Know Yourself: Principal or Lieutenant?

"Know yourself" includes knowing when you excel as a principal and when you excel as a lieutenant. Many entrepreneurs I know think of themselves as CEO material. Generic ambition points to the top. But not everyone is best suited for the top job all the time, even if they are sufficiently capable.

You are not either a principal or lieutenant. Teams and circumstances vary. Part of being a good team player is knowing your role within the team. Most of the time I find myself a principal / CEO, but there is at least one area where I excel and enjoy more a lieutenant role: basketball.

My sophomore year of high school and the spring league immediately thereafter was the peak of my basketball career. That year I started on the varsity team. I was a key contributor but a senior was the undisputed team leader. He was a talented player. Together, we worked well, and in a supporting role I consistently racked up 10-20 points a game. That spring I played in the Slam N Jam Development League in East Oakland. Our team consisted of a handful mid-major D1 college basketball prospects. I was probably the weakest on the team in terms of athleticism and skill, but I banged around down low, contributed 3-4 buckets each game, played good help defense, moved well without the ball, and helped communicate coach's instructions on-court. I was a solid role player on a thuggish team of athletic stars.

At most other points in my playing career I was the (or one of a couple) go-to guys. My final two years of high school ball I was a co-captain and more responsible for scoring and winning. Yet, I never felt I performed at my peak level, and our team results, despite one regional playoff birth, were mediocre. For example, I thrived offensively when I could get the ball well-positioned on the block for either a back-to-the-basket post move or a face-the-basket shot or spin. For this to work the guard with the rock needs to know how to pass and be well-spaced, the other post players need to be well-spaced, and everyone else needs to move to get open in the case of a double team. If all this happened and I had my shit together, I was effective. Otherwise, I wasn't good enough to make things happen on my own. On the defensive end, I was skilled at rotating and moving and orally coordinating a man-to-man help defense framework. This relies on the whole team moving in concert. But I was not capable of "shutting someone down" or playing intense in-your-face defense on their best player up and down the court. Finally, I didn't care enough about the sport to lead by example on the "killer instinct" front which is what "the guy" is supposed to do on a team.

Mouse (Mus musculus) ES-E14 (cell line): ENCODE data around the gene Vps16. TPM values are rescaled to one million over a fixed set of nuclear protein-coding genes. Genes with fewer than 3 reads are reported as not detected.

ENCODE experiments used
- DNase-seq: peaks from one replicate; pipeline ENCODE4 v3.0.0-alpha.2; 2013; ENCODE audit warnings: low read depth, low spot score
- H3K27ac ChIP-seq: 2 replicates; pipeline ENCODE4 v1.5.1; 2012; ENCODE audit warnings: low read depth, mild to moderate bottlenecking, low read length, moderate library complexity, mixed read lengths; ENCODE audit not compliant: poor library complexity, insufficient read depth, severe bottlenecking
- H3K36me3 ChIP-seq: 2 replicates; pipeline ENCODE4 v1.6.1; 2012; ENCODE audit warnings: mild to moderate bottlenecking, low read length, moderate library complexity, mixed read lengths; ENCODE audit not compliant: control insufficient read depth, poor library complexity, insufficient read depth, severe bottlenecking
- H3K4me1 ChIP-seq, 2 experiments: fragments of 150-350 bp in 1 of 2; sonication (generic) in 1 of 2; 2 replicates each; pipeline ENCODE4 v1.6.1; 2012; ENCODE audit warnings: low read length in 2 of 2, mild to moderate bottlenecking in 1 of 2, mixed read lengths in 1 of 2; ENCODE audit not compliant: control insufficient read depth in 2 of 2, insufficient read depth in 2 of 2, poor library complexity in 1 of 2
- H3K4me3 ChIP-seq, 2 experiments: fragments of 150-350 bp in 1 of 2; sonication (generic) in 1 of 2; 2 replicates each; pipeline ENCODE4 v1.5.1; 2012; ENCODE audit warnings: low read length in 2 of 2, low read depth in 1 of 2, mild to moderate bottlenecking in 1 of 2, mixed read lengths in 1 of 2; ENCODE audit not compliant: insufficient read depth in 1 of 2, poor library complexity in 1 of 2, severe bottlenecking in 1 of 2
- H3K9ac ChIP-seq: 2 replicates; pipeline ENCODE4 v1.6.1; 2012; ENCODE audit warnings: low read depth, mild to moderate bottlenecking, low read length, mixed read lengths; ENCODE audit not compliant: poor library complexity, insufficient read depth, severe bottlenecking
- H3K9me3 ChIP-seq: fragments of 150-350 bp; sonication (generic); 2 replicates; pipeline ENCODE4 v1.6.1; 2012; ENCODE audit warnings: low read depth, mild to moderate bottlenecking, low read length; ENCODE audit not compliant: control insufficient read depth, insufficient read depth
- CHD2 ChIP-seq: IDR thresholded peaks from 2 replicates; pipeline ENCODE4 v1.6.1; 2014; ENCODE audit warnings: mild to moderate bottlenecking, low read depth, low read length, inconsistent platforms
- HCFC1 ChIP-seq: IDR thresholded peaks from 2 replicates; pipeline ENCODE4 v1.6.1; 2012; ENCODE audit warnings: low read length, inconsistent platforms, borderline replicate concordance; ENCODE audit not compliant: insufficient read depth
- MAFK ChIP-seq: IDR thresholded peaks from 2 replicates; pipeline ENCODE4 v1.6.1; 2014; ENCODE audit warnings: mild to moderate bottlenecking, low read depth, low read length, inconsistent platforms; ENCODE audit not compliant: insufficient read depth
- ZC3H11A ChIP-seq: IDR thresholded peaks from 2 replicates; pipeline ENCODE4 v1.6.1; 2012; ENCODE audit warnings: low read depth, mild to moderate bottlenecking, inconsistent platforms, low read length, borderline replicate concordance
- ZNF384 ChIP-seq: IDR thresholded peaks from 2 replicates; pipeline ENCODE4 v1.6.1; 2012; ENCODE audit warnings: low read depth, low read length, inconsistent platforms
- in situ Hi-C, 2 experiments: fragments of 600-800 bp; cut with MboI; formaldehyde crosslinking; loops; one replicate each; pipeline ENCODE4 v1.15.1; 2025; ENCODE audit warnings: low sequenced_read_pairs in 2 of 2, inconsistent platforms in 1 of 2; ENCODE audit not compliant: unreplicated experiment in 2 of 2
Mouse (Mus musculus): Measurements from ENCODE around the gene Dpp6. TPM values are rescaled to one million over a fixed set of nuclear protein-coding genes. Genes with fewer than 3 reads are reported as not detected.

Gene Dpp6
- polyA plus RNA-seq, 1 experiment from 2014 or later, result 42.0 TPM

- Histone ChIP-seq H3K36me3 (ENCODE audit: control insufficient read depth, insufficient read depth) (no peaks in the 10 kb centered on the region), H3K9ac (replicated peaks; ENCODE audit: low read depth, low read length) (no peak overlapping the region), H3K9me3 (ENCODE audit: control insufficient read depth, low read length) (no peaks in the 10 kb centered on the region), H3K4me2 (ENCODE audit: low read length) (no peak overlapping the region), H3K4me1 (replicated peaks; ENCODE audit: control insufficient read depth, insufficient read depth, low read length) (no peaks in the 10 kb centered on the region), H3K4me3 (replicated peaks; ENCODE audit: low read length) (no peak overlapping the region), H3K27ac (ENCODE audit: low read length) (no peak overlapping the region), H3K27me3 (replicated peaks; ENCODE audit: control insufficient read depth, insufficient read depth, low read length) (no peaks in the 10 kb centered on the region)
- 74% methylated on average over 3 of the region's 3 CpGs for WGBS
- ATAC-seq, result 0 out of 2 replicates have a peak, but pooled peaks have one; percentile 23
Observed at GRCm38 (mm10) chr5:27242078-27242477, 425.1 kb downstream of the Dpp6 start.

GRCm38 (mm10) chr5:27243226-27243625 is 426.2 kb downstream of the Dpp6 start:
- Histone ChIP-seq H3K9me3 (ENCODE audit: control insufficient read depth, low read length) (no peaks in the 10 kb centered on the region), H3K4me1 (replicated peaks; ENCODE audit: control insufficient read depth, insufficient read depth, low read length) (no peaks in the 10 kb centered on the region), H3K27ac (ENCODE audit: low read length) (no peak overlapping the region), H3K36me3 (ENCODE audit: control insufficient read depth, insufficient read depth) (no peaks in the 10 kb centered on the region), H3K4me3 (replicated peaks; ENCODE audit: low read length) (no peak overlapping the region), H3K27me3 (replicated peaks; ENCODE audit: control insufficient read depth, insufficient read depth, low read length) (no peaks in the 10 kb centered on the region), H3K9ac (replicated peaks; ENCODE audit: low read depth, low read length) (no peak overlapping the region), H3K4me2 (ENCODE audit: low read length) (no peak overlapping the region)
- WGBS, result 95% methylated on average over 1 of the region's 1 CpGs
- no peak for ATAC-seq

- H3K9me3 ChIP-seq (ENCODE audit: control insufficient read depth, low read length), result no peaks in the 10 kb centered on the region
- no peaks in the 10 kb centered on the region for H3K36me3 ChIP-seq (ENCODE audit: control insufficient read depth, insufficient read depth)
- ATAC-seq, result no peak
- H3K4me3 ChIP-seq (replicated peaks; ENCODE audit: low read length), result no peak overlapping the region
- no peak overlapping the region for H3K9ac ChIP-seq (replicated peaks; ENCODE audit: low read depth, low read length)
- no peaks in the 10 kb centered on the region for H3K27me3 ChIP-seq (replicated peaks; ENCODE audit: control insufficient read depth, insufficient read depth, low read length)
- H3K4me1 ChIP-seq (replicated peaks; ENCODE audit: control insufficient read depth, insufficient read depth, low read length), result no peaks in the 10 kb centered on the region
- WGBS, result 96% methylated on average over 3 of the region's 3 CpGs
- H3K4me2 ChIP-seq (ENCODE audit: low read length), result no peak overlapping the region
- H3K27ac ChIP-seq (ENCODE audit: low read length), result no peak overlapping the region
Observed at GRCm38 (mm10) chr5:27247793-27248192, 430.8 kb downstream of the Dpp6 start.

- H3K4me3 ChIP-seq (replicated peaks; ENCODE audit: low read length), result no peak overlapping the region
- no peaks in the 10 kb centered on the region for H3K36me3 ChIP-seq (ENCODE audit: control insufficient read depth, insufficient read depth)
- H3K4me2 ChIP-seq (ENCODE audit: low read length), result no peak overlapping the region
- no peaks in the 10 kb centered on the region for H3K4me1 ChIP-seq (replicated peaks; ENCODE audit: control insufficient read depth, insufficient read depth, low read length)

By the way, this is just one example of a broader life lesson you can learn from playing sports….

Bottom Line: "Know yourself" includes knowing when you excel as a principal and when you excel as a lieutenant. Teams are most effective when each player knows his role.

(thanks to Andy McKenzie for his feedback)

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